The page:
Jeroen has been with ID&T as a partner for 21 years. A Dutch music and entertainment enterprise, ID&T runs many of the largest electronic dance music events in the world. This includes well-known names like Tomorrowland, Mysteryland, Trance Energy, Sensation, and Awakenings.

“For the last 9 years, I have been their chief creative officer,” he adds. Our department was responsible for programming, booking the artists, overseeing all brand and marketing designs and content, and – last but not least – the overall production of all those events, including all art installations and stage designs.”

During that period, Janssen also had his own company. This created and produced global tour productions for the larger DJs of the time, such as Tiesto, Guetta, etc.

“Since 2016 I have had my own creative (pioneering experience) company; Fourmation Experience Pioneers. This adds sustainable value to spaces through arts, culture and entertainment. We develop retail environments, real estate projects, or outdoor spaces. We add a cultural soul, designing, producing, and managing visitor attractions, cultural exhibitions, and large-scale events.”

Telling the story behind the movement

Charting the beginning of Our House, he explains:

“Working in and for the incredible electronic music culture for all these years made me a small part of its rich history and community. Over the years this subculture (in music) became a worldwide phenomenon.”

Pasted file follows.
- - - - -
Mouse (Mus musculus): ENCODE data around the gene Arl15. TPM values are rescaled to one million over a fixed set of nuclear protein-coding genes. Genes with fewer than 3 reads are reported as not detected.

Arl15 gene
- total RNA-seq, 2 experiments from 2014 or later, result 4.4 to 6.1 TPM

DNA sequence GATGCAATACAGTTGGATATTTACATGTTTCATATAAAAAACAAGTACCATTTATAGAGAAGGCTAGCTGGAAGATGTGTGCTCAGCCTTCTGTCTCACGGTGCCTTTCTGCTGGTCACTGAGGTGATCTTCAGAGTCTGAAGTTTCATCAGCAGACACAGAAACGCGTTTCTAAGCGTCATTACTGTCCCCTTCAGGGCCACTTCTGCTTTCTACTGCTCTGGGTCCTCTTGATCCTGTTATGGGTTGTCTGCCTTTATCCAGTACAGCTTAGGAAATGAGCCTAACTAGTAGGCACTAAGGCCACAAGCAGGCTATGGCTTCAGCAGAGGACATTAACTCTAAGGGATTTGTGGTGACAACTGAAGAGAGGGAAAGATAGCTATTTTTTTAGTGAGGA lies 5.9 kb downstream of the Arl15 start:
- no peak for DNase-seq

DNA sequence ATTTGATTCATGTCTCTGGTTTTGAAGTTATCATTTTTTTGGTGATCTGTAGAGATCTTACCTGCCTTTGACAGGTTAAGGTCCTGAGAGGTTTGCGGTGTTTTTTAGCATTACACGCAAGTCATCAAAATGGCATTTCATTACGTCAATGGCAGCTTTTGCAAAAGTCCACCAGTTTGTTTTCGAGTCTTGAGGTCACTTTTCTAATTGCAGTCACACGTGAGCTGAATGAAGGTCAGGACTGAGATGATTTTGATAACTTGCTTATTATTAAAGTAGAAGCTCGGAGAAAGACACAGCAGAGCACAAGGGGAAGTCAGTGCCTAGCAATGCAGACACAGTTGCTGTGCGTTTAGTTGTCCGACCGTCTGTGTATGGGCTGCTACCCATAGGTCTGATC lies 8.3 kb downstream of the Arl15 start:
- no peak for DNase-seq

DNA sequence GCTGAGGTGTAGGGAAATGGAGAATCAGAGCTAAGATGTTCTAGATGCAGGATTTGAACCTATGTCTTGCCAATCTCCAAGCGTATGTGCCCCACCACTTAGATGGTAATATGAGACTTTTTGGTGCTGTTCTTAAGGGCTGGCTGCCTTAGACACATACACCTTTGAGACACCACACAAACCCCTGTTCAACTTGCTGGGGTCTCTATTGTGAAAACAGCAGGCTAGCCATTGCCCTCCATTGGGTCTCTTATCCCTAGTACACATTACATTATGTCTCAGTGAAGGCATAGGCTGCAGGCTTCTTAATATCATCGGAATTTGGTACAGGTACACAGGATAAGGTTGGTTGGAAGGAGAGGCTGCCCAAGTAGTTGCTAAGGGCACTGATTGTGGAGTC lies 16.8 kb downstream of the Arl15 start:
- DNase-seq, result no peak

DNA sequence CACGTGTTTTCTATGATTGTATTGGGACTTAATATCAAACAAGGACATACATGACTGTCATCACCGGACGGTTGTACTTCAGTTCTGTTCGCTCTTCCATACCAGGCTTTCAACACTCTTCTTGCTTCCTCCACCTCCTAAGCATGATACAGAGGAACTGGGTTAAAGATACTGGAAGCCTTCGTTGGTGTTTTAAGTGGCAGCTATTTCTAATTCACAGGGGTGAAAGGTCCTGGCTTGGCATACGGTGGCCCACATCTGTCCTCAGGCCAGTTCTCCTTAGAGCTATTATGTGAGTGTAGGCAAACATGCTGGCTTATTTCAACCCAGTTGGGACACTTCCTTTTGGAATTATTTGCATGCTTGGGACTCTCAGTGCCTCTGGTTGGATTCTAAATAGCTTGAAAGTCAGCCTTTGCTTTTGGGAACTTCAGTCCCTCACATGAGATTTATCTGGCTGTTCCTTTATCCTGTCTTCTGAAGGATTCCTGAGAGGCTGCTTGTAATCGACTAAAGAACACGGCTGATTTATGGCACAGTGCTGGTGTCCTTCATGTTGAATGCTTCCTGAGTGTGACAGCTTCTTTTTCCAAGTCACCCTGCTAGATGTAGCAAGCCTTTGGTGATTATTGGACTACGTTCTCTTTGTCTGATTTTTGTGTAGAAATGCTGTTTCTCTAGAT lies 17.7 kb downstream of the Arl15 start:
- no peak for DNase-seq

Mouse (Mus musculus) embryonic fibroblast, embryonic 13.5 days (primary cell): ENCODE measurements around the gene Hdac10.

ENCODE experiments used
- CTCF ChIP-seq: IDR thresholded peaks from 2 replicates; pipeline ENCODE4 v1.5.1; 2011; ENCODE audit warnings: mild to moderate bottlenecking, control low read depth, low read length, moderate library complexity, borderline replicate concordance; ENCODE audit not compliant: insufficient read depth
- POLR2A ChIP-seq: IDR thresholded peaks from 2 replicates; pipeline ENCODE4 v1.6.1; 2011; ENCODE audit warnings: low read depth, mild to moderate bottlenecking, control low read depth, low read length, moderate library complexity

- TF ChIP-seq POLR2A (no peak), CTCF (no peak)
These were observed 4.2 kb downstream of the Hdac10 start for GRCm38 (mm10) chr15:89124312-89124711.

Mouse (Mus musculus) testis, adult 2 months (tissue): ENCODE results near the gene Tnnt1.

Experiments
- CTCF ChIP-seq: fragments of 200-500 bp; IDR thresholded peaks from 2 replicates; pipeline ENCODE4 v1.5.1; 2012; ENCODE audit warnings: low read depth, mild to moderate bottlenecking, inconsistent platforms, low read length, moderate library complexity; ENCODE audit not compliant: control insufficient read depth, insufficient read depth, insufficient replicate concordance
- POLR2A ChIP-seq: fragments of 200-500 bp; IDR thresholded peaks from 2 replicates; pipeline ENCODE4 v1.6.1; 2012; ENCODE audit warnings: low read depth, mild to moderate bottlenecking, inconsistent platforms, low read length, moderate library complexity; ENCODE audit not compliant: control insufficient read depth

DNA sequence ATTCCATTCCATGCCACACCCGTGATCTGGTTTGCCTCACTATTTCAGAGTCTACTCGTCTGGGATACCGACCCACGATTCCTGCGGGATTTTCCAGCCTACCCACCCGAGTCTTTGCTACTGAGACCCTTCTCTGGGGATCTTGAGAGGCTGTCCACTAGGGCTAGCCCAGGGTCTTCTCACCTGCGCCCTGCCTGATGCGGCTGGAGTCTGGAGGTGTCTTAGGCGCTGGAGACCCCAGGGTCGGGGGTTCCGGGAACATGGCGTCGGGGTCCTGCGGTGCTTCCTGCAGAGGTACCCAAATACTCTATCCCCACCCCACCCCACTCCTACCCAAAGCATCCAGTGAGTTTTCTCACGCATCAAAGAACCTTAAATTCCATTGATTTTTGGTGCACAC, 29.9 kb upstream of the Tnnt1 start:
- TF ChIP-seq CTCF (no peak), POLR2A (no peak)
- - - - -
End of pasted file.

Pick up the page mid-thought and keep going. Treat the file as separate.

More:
Supersized electronic music clubs sprang up in Las Vegas, and Ibiza became internationally recognized as the dance music capital of the world. Electronic music festivals in Europe and the USA became holiday destinations for people from all over the world.

Our House music experience

“Yet there was, I realised, a larger group of people that didn’t have a clue about the story behind this worldwide movement.

“Since the Netherlands had an amazing track record within the culture, with pop star DJs such as Armin van Buuren, Hardwell, and Marin Garri, large promotors and events, including the largest electronic music conference in the world: The Amsterdam Dance Event, and huge record companies – Armada Music, Spinnin Records, etc – we felt it was time to create a modern museum experience on the subject.

“After almost 50 years since the start of the movement, it seemed like a good time to make it happen. We wanted to tell the story of how this genre evolved over the world.”

An ideal location

The venue, Janssen explains, was key:

“Our choice of venue was anything but ordinary. To immerse our visitors in the story, the experience space needed to be part of this. We were very lucky to find a building that had been one of Amsterdam’s first electronic music clubs of the late 80s.

“Originally, the building had been an old cinema. There were a few previous renovations and it has had lots of different owners. Although the building was in poor condition, its characteristics were perfect for us. It was a 2000 m2 black box in the heart of Amsterdam, which retained some original elements of the first house music club in Amsterdam.”

He got in touch with the owners and laid out the concept: a hybrid function, where the space would become a modern museum experience during the day, and a completely new club space at night:

“The coronavirus pandemic probably made it an easier conversation,” he says. “We managed to make a deal in which we also became partly club owner. Telling the global story of dance music in such a space was an amazing opportunity.